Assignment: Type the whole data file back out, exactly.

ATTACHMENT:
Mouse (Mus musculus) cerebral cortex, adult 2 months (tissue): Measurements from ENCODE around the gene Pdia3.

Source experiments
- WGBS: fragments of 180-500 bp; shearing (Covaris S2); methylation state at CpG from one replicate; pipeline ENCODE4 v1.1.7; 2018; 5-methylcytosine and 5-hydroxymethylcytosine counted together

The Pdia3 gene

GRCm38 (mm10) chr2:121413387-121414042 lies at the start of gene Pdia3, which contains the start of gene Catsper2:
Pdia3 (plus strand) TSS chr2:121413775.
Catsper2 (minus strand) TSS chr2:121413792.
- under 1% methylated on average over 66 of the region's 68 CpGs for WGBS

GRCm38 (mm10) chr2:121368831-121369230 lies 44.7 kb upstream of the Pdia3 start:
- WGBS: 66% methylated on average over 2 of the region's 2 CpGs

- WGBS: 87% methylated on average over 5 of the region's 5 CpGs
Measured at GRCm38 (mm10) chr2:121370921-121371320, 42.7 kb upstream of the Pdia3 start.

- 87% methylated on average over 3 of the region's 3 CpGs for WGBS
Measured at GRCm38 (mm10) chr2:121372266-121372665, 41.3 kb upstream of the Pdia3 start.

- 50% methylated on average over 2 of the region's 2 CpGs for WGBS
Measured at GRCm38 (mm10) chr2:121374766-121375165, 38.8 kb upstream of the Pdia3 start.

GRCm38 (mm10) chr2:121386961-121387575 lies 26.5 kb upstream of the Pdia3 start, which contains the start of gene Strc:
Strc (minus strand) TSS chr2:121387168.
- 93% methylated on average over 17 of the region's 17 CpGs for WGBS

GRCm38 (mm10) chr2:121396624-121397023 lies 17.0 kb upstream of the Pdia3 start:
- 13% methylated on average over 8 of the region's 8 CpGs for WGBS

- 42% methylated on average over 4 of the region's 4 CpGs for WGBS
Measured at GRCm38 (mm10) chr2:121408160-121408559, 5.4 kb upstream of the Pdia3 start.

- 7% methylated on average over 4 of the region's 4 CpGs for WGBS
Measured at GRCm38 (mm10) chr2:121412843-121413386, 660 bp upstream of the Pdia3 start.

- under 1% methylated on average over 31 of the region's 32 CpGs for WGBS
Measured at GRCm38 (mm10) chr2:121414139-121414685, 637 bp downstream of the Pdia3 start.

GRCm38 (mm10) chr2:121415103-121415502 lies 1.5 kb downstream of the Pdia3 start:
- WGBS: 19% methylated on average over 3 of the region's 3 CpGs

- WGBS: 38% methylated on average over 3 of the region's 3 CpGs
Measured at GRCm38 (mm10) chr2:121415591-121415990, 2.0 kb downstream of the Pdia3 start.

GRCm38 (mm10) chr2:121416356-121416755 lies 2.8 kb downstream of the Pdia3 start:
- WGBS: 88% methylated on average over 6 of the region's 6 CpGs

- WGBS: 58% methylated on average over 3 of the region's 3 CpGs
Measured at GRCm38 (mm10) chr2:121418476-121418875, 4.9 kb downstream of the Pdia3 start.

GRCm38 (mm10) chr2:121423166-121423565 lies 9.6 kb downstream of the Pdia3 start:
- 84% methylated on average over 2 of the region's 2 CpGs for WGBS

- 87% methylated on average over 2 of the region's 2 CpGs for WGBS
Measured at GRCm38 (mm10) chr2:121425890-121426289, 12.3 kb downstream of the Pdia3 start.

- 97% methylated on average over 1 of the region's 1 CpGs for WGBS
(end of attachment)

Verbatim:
Mouse (Mus musculus) cerebral cortex, adult 2 months (tissue): Measurements from ENCODE around the gene Pdia3.

Source experiments
- WGBS: fragments of 180-500 bp; shearing (Covaris S2); methylation state at CpG from one replicate; pipeline ENCODE4 v1.1.7; 2018; 5-methylcytosine and 5-hydroxymethylcytosine counted together

The Pdia3 gene

GRCm38 (mm10) chr2:121413387-121414042 lies at the start of gene Pdia3, which contains the start of gene Catsper2:
Pdia3 (plus strand) TSS chr2:121413775.
Catsper2 (minus strand) TSS chr2:121413792.
- under 1% methylated on average over 66 of the region's 68 CpGs for WGBS

GRCm38 (mm10) chr2:121368831-121369230 lies 44.7 kb upstream of the Pdia3 start:
- WGBS: 66% methylated on average over 2 of the region's 2 CpGs

- WGBS: 87% methylated on average over 5 of the region's 5 CpGs
Measured at GRCm38 (mm10) chr2:121370921-121371320, 42.7 kb upstream of the Pdia3 start.

- 87% methylated on average over 3 of the region's 3 CpGs for WGBS
Measured at GRCm38 (mm10) chr2:121372266-121372665, 41.3 kb upstream of the Pdia3 start.

- 50% methylated on average over 2 of the region's 2 CpGs for WGBS
Measured at GRCm38 (mm10) chr2:121374766-121375165, 38.8 kb upstream of the Pdia3 start.

GRCm38 (mm10) chr2:121386961-121387575 lies 26.5 kb upstream of the Pdia3 start, which contains the start of gene Strc:
Strc (minus strand) TSS chr2:121387168.
- 93% methylated on average over 17 of the region's 17 CpGs for WGBS

GRCm38 (mm10) chr2:121396624-121397023 lies 17.0 kb upstream of the Pdia3 start:
- 13% methylated on average over 8 of the region's 8 CpGs for WGBS

- 42% methylated on average over 4 of the region's 4 CpGs for WGBS
Measured at GRCm38 (mm10) chr2:121408160-121408559, 5.4 kb upstream of the Pdia3 start.

- 7% methylated on average over 4 of the region's 4 CpGs for WGBS
Measured at GRCm38 (mm10) chr2:121412843-121413386, 660 bp upstream of the Pdia3 start.

- under 1% methylated on average over 31 of the region's 32 CpGs for WGBS
Measured at GRCm38 (mm10) chr2:121414139-121414685, 637 bp downstream of the Pdia3 start.

GRCm38 (mm10) chr2:121415103-121415502 lies 1.5 kb downstream of the Pdia3 start:
- WGBS: 19% methylated on average over 3 of the region's 3 CpGs

- WGBS: 38% methylated on average over 3 of the region's 3 CpGs
Measured at GRCm38 (mm10) chr2:121415591-121415990, 2.0 kb downstream of the Pdia3 start.

GRCm38 (mm10) chr2:121416356-121416755 lies 2.8 kb downstream of the Pdia3 start:
- WGBS: 88% methylated on average over 6 of the region's 6 CpGs

- WGBS: 58% methylated on average over 3 of the region's 3 CpGs
Measured at GRCm38 (mm10) chr2:121418476-121418875, 4.9 kb downstream of the Pdia3 start.

GRCm38 (mm10) chr2:121423166-121423565 lies 9.6 kb downstream of the Pdia3 start:
- 84% methylated on average over 2 of the region's 2 CpGs for WGBS

- 87% methylated on average over 2 of the region's 2 CpGs for WGBS
Measured at GRCm38 (mm10) chr2:121425890-121426289, 12.3 kb downstream of the Pdia3 start.

- 97% methylated on average over 1 of the region's 1 CpGs for WGBS